In 1971, Gossett acted in Paul Bogart's Skin Game. That year Gossett, was cast in a film adaptation of the novel Finding Maubee, however the project went dormant, and was released as The Mighty Quinn in 1989 with another cast. Also that year he acted in the play Murderous Angels. On February 7, Gossett acted in The Desperado a Bonanza episode.
In 1972, Gossett acted in George Cukor's Travels with My Aunt. That he was announced to act in a starring role in Brian De Palma's Sisters, but had to withdraw due to scheduling conflict, and to play a gang leader in Barry Shear's Across 110th Street, but he is not in the finished product.
In 1973, Gossett acted in Stuart Rosenberg's The Laughing Policeman.
In 1974, Gossett acted in Philip Kaufman's The White Dawn.
On November 22, 1975, Gossett acted in George's Best Friend an episode of The Jeffersons.
In 1976, Gossett acted in films, including Arthur Marks's J. D.'s Revenge, and Krishna Shah's The River Niger.
In 1977, Gossett played the role of Fiddler in the television miniseries Roots based on Alex Haley's book Roots: The Saga of an American Family. The miniseries played for eight evenings in a row and had a rating of 44.9 and an audience share of 66, the highest of its time. The show also broke conventions where black actors would play the slave heroes against white villains, and popularized the night-to-night miniseries format. The reviews were a rave, and it received numerous accolades. At the Emmy Awards it received a total of 43 wins and nomination, in the category "Outstanding lead actor for a single appearance in a drama or comedy series" Gossett won.
That year in films, Gossett acted Robert Aldrich's The Choirboys, and Peter Yates's The Deep.
On March 2, 1978, the television special The Sentry Collection Presents Ben Vereen: His Roots premiered. Actor Ben Vereen showcases key elements of his life through dance and music. Gossett was among the guest stars. At the Emmy Awards, Gossett was nominated for "Outstanding continuing or single performance by a supporting actor in variety or music". On April 10, the two part television program To Kill a Cop premiered. In it Gossett is paired with Joe Don Baker as police detective.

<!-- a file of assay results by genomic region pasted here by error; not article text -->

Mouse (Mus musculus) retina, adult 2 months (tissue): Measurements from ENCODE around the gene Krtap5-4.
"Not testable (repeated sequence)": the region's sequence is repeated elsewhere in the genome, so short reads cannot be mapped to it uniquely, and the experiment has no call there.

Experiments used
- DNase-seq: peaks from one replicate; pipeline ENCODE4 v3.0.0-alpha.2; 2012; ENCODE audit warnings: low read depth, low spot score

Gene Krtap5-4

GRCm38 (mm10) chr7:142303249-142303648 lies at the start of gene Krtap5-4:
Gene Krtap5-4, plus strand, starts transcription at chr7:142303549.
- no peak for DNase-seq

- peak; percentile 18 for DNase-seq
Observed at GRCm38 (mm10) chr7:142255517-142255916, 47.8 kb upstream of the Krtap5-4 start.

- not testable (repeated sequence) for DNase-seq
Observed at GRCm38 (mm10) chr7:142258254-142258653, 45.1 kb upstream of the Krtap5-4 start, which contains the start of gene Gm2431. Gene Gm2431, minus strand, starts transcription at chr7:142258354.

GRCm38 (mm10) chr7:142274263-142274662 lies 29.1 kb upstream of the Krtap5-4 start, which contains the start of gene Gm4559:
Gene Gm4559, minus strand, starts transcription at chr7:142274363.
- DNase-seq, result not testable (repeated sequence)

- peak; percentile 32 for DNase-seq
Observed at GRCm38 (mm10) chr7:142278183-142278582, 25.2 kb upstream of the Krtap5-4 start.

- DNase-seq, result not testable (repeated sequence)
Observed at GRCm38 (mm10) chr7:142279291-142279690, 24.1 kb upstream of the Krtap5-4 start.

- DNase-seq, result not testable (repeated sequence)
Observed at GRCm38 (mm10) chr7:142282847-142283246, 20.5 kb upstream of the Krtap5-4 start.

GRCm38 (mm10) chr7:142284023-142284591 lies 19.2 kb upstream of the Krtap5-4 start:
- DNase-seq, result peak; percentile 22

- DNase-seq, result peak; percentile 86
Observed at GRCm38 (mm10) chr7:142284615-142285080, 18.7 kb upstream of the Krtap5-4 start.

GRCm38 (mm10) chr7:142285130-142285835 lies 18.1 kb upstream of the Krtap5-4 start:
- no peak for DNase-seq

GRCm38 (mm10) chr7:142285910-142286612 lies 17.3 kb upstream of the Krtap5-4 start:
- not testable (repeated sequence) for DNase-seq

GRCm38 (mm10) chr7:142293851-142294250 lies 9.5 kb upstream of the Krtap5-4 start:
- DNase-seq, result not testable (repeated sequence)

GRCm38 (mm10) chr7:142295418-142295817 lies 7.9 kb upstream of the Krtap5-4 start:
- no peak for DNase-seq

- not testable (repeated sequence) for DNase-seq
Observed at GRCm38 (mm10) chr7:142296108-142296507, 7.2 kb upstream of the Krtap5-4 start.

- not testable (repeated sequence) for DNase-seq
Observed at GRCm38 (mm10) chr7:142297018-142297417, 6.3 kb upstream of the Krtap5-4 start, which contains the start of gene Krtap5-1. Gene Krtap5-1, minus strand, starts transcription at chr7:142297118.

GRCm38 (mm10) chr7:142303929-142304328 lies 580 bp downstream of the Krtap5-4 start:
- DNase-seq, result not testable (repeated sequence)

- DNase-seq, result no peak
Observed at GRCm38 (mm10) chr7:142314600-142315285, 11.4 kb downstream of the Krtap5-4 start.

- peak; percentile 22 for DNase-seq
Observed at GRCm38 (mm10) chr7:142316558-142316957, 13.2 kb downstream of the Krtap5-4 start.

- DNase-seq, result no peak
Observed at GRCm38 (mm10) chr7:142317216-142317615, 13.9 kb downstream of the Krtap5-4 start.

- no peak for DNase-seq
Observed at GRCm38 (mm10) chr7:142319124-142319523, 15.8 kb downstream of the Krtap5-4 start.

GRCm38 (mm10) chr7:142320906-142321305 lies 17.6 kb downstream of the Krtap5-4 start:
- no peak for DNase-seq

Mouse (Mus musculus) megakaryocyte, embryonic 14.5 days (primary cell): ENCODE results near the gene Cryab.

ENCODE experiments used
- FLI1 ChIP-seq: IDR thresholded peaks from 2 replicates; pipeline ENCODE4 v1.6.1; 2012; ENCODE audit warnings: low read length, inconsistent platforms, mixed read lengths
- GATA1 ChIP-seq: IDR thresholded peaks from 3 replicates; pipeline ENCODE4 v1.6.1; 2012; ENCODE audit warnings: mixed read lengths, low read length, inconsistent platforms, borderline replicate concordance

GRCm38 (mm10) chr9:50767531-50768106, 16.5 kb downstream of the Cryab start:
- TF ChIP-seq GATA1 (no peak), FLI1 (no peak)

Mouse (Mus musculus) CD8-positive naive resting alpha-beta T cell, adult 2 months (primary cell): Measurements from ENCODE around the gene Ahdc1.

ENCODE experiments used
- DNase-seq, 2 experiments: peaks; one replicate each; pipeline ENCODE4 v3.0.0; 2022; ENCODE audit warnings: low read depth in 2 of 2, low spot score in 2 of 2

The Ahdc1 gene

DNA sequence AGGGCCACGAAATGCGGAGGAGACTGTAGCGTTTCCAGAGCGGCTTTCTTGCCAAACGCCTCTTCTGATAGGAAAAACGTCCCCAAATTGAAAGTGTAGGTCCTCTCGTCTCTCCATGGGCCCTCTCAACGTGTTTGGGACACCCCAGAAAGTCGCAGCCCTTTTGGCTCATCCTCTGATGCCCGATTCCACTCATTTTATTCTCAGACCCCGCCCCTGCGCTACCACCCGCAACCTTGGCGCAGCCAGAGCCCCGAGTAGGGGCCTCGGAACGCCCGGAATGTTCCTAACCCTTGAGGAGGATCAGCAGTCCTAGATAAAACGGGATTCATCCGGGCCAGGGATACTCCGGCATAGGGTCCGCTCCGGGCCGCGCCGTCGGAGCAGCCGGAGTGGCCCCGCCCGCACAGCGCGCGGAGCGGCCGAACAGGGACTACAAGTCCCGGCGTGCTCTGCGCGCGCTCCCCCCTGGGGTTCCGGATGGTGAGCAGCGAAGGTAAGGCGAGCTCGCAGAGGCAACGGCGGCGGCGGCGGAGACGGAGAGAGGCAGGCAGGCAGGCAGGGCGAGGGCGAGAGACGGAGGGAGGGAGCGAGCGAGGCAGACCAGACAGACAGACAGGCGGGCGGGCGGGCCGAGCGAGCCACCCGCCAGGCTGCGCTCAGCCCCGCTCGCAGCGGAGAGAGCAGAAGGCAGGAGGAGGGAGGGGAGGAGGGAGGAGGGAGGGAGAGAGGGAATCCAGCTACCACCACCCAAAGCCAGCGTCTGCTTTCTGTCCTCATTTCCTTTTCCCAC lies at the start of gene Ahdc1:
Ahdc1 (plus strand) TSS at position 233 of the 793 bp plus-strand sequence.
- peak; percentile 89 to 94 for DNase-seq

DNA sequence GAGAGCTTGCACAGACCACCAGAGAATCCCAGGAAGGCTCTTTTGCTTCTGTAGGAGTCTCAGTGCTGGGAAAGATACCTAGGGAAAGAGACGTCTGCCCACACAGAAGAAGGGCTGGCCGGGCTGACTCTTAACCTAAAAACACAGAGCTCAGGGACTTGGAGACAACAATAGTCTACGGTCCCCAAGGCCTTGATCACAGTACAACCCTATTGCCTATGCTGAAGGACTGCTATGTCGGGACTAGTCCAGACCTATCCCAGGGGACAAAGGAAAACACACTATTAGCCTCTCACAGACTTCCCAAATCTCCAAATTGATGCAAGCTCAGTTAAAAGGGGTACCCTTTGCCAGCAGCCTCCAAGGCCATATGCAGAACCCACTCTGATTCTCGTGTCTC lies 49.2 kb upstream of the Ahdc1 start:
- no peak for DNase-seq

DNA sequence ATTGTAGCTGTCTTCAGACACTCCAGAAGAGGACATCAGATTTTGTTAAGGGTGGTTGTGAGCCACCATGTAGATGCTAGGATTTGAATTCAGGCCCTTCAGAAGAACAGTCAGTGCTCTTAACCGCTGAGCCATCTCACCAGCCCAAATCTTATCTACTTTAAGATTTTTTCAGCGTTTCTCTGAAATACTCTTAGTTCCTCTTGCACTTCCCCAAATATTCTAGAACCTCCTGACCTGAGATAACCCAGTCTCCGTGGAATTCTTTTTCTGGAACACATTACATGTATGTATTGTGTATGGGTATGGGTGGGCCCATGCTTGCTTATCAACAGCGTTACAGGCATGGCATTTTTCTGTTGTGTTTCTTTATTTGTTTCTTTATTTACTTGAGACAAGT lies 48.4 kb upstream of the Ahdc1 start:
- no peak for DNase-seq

On the 28th of January, 1979, the mini-series Backstairs at the White House premiered. It is an adaption of the book My Thirty Years Backstairs at the White House, about White House servants who served there during several presidencies. Gossett plays a servant who is 37 years of age when the series starts and 88 when it ends. He said ''I took the role because of the chance to age". At the Emmy Awards, Gossett was nominated for "Outstanding lead actor in a limited series or a special".
In 1981, Gossett was a guest star in an episode of the television series Palmerstown, U.S.A.. For his performance Gossett was nominated at the Emmy Awards for "Outstanding lead actor in a drama series".
In 1982, Gossett was also starring in the science fiction series, The Powers of Matthew Star which lasted until 1983.
That same year An Officer and a Gentleman, His role as drill instructor Gunnery Sergeant Emil Foley in the 1982 film An Officer and a Gentleman won him an Academy Award for Best Supporting Actor. He was the first black male to win an Oscar in a supporting role, the second black male to win for acting, and the third black actor to win overall. Additionally, Gossett won "Best supporting actor" at the Golden Globe Awards, and "Outstanding actor in a motion picture" NAACP Image Awards.
In 1983, he played the title role in Sadat, a two part miniseries which chronicled the life and assassination of former Egypt president Anwar Sadat. For his performance Gossett was nominated at the Emmy Awards for "Outstanding lead actor in a limited series or a special", and at the Golden Globes Awards he was nominated for "Best Actor in limited series, anthology series or television motion picture".
That same year, Gossett acted in Joe Alves's Jaws 3-D.
In 1984 Gossett acted in Richard Lester's Finders Keepers.
In 1985, Gossett co-starred with Dennis Quaid in Wolfgang Petersen's Enemy Mine.
On January 17, 1986, Sidney J. Furie's Iron Eagle was released, an aviation adventure film were Gossett stars Colonel Chappy Sinclair. It earned $24,159,872 at the U.S. box office. Although the movie was not a major success at the cinema, it generated $11 million in home video sales, enough to justify a sequel. Also that year, Gossett co-starred with Chuck Norris in J. Lee Thompson's Firewalker.
In 1987, Gossett acted in Volker Schlöndorff's A Gathering of Old Men. While it was screened in the Un Certain Regard section at the 1987 Cannes Film Festival, it was released as television film in the US. For his performance Gossett was nominated at the Emmy Awards for "Outstanding lead actor in a miniseries or a special".
Also that year he acted in Christopher Cain's The Principal.
In 1988, Gossett reunited with director Sidney J. Furie for Iron Eagle II. It made $10,497,324 at the U.S. box office.
In 1989, Gossett co-starred in the Marvel Comics adaptation The Punisher, with Dolph Lundgren in the title role. The film was directed by Mark Goldblatt, with a screenplay by Boaz Yakin. The Punisher was filmed in Sydney, Australia and also featured Jeroen Krabbé, Kim Miyori, and Barry Otto.
On February 14, 1990, Gossett acted in Zora is my name! an episode of American Playhouse.
In 1991, Gossett acted in Manny Coto's Cover Up, and Daniel Petrie's Toy Soldiers. On March 16, HBO premiered the television film The Josephine Baker Story. For his acting at the Golden Globes Awards, in the television category, Gossett won "Best supporting actor".
In 1992, provided additional narration for Bill Miles and Nina Rosenblum's documentary film The Liberators: Fighting on Two Fronts in World War II. Gossett returned to the role of Chappy in Aces: Iron Eagle III directed by John Glen, and acted in Michael Ritchie's Diggstown.
In 1994, Gossett acted in Bruce Beresford's A Good Man in Africa.
In 1995, Gossett returned to the role of Chappy and reunited with director Sidney J. Furie for Iron Eagle IV.